Terror on Church Street
opened in 1991 in downtown Orlando (Florida, USA) and was
the first American installation of the popular Pasaje del
The Woolworth building was transformed into what
people described as "the most elaborate" of the Pasaje
attractions up to that date (November 8th, 1991). Visitor
participation, constantly changing scripts and actors who
were encouraged to improvise made each journey unique.
"A ghoulish monk
peers from a cobwebbed doorway, ushering visitors
into a nightmare journey of fear. Down dark, winding
passageways, you enter a terrifying world where
hi-tech special effects, live actors and multiple
sound tracks accompany your passage through
individual theatrical sets and scenes, creating the
ultimate experience in horror. Beyond panic, beyond
the limits of fear, there is Terror on Church
For the first time on American soil, this European
terror attraction that has thrilled millions is
striking fear in the heart of Orlando. Dare to
experience the most horrifying adventure of your
life, adding a chilling new dimension to your
evening downtown. Enter the ghostly labyrinth that
is Terror on Church Street!"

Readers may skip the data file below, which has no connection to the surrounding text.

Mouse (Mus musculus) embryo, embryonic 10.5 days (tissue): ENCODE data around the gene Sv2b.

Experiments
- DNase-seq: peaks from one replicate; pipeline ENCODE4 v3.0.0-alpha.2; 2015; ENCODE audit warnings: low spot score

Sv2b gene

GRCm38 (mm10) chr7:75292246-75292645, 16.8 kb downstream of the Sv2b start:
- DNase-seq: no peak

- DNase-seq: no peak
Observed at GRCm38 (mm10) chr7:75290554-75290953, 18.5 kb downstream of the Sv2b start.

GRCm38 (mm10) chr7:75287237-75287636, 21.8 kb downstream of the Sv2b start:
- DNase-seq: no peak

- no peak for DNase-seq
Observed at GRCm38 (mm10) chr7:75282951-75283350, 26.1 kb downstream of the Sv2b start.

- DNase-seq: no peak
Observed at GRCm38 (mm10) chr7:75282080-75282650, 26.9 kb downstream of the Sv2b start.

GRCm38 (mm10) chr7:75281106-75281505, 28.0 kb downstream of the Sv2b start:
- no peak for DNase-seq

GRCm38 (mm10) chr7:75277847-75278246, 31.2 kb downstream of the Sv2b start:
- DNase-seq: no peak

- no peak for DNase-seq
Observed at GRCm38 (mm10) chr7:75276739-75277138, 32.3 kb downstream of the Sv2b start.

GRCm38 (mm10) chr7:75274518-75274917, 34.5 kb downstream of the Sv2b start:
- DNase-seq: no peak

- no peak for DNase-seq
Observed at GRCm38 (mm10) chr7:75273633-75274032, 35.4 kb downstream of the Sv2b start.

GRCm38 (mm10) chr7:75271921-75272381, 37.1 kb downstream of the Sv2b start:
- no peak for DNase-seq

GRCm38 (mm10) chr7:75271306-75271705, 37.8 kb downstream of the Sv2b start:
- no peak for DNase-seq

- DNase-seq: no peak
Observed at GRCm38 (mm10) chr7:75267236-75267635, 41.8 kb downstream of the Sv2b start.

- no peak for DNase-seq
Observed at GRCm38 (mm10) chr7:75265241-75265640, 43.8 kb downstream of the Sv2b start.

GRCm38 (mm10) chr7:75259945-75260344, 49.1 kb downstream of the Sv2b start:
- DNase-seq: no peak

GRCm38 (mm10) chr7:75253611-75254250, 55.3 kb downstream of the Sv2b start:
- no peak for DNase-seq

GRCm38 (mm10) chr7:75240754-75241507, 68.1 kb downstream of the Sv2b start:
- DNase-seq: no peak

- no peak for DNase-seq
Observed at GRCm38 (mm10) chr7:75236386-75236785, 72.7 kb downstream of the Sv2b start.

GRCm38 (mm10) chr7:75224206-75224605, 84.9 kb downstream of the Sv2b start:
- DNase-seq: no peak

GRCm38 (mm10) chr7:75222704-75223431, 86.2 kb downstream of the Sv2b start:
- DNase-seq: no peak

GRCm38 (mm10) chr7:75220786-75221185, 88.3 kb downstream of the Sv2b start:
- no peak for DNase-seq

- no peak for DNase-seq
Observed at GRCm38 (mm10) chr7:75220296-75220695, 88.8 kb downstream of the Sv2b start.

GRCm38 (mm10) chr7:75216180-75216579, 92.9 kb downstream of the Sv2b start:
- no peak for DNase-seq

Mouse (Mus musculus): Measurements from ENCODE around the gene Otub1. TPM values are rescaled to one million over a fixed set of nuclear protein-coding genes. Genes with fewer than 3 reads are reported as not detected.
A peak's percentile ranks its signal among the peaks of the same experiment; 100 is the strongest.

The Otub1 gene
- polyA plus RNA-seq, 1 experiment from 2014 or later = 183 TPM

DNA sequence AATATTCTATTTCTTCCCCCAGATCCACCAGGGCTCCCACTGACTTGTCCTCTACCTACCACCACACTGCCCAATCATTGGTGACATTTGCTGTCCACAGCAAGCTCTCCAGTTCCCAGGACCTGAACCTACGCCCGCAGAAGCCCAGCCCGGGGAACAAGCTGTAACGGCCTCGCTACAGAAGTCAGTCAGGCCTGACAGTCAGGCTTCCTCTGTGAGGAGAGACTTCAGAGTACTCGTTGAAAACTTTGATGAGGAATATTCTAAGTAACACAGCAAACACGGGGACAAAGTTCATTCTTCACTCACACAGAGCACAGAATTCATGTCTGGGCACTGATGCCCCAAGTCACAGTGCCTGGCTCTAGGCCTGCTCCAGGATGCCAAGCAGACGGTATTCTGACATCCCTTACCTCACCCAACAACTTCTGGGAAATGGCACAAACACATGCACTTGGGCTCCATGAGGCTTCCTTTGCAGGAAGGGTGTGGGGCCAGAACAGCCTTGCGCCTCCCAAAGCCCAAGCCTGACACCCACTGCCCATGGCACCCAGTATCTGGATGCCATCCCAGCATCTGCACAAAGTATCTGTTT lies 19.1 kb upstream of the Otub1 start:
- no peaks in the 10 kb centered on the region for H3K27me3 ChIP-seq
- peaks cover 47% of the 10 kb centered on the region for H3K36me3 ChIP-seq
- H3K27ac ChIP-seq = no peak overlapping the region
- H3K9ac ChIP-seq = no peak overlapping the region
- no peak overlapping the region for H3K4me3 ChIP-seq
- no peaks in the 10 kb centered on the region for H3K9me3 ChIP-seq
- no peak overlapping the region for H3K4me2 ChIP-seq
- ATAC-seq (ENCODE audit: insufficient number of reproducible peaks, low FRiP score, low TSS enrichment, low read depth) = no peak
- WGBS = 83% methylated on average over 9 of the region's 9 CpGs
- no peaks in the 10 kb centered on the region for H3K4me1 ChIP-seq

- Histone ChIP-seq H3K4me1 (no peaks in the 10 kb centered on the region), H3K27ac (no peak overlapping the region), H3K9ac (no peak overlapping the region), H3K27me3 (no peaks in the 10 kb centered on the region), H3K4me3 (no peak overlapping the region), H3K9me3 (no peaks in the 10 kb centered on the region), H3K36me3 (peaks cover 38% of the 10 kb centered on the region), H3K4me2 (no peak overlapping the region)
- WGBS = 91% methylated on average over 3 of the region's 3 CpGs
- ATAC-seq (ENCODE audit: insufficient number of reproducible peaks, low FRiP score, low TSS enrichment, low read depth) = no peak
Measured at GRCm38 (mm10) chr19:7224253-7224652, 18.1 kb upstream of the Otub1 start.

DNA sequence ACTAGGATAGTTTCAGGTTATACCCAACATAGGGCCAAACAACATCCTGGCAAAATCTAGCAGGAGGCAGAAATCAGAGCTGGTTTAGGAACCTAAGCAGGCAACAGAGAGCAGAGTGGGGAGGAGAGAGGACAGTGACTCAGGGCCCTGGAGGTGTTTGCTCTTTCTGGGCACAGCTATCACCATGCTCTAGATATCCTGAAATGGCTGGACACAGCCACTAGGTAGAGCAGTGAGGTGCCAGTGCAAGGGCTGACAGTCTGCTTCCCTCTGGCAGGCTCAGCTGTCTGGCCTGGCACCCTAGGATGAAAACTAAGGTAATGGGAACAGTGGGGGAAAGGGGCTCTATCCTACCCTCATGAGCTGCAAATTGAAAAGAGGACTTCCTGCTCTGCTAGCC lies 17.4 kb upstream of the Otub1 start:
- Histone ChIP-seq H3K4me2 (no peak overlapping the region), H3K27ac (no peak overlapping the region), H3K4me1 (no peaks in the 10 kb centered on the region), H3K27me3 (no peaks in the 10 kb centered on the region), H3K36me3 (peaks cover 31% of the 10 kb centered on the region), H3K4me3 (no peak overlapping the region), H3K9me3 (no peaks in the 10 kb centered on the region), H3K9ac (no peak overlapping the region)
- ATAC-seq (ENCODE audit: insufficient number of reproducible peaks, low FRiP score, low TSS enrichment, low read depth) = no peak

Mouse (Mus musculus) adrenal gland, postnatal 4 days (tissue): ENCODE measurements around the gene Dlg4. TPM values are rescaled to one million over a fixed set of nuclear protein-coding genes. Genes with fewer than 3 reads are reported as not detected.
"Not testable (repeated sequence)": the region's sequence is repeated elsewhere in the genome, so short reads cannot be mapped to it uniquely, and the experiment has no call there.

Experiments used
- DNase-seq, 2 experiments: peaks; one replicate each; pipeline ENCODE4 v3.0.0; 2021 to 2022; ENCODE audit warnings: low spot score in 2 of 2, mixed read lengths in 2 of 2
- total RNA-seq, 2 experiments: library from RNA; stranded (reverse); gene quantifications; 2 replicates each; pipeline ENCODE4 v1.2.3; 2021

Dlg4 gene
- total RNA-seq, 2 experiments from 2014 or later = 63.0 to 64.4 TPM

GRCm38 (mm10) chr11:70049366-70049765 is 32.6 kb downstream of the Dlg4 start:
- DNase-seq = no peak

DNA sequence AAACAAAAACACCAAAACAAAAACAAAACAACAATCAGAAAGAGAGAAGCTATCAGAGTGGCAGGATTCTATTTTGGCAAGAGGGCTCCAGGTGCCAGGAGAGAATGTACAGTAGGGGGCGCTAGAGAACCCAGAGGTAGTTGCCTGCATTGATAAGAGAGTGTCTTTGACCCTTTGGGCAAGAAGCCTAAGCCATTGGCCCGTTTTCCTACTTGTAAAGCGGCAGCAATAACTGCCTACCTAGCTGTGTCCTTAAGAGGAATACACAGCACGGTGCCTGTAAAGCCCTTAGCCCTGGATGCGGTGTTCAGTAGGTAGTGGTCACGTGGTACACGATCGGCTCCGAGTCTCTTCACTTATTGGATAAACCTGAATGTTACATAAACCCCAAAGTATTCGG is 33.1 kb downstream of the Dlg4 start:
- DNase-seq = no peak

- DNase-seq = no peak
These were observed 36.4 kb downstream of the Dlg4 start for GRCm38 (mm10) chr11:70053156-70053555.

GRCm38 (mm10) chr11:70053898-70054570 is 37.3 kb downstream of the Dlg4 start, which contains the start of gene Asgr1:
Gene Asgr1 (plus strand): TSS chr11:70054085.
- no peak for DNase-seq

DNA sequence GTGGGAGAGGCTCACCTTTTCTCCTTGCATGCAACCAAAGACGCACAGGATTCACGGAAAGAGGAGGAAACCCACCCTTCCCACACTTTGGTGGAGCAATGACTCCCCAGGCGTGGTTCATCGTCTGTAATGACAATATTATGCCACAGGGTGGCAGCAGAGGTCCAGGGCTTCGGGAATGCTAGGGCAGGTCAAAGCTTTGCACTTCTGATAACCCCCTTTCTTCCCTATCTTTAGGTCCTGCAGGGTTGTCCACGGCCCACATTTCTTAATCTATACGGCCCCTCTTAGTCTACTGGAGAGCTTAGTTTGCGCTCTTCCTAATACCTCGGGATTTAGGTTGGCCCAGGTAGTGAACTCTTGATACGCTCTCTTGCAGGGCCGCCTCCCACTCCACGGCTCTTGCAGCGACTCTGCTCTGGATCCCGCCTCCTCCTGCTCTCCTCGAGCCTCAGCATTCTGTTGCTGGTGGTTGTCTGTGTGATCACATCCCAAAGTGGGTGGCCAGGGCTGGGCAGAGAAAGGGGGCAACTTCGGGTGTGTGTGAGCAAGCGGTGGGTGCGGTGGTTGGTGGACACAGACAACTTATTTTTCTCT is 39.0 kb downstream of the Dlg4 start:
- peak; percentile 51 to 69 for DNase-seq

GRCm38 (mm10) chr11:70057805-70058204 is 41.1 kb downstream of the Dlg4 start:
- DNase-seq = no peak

Visitors entered Terror on Church Street in groups
of eight. However, exiting groups were often smaller
- thanks to the "chicken" exits for the faint of
An Advertising press release for Terror on Church
Street at the time stated the following:
"Everyone is afraid of something. You've probably
had at least one terrifying nightmare that just
wouldn't leave you alone.
Maybe it involves a rabid dog with evil red eyes
panting in a dark alley; or possibly you've
envisioned a madman with a horrific smile staring at
you through your bedroom window...
Whatever the nature of your greatest fears, you'll
come face to face with them at Terror On Church
street in downtown Orlando.
A word of warning - this is no kiddie haunted house.
It's not like seeing a Hollywood horror movie
This is a completely unique experience in fear
because you don't just SEE it - you feel it.
It's all around you.
While the actors never come into physical contact
with the visitors, the theatrical use of light,
temperature, sound and the element of surprise
combine to create an environment of apprehension and
Convenient parking was available nearby and in peak
season it stayed open until 1am!
From the Calendar section of The Sentinel (November
8 - 14, 1991) Debra K. Minor of the Sentinel staff
wrote the following:
"Bad dogs? They got 'em. Evil dolls? Those too. Lots
of dead, undead and some who would rather be dead?
The horrors were not defined. Much was based on
suggestion, anticipation of what might happen and
conceptual kinds of fears.
Terror on Church Street actually missed its deadline
for opening due to construction difficulties. It was
hoped Terror on Church Street would open in time for
Halloween. It actually opened on November 8th 1991.